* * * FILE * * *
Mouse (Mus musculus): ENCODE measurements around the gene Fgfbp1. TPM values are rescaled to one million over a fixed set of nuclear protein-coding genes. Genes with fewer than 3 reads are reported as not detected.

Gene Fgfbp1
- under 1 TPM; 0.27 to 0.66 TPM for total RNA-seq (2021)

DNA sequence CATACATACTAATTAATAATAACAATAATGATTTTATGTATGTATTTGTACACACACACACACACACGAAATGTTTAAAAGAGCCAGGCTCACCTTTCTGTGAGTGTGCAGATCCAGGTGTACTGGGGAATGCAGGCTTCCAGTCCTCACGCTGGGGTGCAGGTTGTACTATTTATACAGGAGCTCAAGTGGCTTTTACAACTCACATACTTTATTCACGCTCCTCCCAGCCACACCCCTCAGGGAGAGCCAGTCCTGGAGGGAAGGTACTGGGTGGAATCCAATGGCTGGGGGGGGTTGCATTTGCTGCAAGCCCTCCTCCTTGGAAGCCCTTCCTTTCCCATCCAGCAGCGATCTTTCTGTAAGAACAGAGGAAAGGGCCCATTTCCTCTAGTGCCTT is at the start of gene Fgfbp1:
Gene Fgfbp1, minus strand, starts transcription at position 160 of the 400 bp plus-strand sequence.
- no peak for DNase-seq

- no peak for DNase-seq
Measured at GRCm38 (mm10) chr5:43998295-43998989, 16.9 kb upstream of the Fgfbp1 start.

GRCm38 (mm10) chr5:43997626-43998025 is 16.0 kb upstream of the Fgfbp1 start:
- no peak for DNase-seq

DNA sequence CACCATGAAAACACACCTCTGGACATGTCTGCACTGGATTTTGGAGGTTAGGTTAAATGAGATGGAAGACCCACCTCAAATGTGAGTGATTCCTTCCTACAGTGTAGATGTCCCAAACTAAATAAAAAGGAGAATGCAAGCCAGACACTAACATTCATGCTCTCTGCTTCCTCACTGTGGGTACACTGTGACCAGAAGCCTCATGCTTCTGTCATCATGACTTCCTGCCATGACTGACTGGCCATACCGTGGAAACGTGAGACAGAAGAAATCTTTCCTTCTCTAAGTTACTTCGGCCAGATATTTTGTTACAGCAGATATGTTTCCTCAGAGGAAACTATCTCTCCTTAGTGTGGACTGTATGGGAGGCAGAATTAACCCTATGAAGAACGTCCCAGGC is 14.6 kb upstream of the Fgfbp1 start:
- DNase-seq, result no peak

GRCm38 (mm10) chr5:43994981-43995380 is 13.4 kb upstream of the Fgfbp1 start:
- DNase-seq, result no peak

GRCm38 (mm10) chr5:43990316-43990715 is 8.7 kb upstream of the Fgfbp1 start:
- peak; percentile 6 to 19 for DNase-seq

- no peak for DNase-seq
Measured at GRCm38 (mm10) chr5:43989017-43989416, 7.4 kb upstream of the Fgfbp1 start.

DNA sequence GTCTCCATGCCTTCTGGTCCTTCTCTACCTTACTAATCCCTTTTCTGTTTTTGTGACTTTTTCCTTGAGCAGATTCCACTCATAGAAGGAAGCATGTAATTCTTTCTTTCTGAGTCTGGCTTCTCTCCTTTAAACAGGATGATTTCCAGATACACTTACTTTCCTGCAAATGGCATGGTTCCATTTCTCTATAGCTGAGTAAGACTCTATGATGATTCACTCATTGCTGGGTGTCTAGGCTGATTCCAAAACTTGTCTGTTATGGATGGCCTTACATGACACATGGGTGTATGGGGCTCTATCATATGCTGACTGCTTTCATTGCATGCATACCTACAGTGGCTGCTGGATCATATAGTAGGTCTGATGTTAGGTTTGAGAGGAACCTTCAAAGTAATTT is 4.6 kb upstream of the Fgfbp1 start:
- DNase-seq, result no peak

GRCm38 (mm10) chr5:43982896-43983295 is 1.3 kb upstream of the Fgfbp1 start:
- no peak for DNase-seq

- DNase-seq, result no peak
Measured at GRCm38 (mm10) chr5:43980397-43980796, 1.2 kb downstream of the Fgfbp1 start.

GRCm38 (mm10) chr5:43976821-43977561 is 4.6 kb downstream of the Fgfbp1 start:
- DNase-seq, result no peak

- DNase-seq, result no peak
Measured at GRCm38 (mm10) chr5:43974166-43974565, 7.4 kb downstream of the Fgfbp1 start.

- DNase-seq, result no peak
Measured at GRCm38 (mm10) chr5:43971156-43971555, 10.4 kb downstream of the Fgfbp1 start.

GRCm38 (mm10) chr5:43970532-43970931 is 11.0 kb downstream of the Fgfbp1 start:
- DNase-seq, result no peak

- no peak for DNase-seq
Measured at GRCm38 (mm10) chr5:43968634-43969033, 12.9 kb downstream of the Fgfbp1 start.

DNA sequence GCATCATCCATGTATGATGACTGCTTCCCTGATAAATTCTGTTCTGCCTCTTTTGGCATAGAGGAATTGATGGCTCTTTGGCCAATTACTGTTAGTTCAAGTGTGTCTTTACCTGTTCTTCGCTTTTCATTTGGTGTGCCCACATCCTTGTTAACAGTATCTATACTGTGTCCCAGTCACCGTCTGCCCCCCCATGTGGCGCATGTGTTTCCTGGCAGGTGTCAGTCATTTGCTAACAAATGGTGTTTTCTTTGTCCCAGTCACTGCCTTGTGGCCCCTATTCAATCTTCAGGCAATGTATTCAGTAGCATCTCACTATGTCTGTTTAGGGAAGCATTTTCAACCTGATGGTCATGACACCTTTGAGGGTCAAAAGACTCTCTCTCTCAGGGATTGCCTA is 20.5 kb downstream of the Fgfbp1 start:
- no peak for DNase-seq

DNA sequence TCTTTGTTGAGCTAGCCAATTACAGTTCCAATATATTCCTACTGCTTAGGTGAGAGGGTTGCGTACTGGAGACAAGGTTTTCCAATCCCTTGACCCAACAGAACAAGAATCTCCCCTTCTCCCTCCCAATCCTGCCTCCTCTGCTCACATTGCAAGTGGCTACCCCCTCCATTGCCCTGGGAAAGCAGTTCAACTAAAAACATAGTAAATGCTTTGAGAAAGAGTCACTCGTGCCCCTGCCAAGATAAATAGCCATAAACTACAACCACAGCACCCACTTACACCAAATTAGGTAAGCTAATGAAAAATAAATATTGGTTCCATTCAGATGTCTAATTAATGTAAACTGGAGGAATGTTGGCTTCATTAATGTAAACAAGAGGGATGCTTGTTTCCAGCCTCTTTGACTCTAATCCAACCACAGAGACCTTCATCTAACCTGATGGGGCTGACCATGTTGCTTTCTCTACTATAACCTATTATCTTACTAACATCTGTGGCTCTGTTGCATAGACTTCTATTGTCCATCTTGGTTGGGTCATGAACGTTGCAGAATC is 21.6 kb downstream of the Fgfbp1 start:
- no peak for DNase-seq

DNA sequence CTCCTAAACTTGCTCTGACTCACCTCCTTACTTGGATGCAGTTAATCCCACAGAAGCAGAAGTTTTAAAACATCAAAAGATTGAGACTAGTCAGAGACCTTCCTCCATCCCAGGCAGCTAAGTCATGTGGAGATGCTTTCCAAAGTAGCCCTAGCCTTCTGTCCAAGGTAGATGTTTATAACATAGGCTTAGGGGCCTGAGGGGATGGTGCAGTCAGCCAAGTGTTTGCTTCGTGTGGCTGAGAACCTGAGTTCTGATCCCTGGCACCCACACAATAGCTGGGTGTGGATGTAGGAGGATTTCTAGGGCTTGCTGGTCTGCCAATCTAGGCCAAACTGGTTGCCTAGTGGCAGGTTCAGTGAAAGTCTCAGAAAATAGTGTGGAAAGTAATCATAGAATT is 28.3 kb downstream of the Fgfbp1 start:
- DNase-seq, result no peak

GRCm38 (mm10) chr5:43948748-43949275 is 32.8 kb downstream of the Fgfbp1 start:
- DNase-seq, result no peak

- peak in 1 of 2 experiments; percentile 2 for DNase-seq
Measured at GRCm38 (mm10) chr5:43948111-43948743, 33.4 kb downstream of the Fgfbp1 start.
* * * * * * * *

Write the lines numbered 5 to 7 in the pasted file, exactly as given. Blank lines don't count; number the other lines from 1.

Gene Fgfbp1, minus strand, starts transcription at position 160 of the 400 bp plus-strand sequence.
- no peak for DNase-seq

- no peak for DNase-seq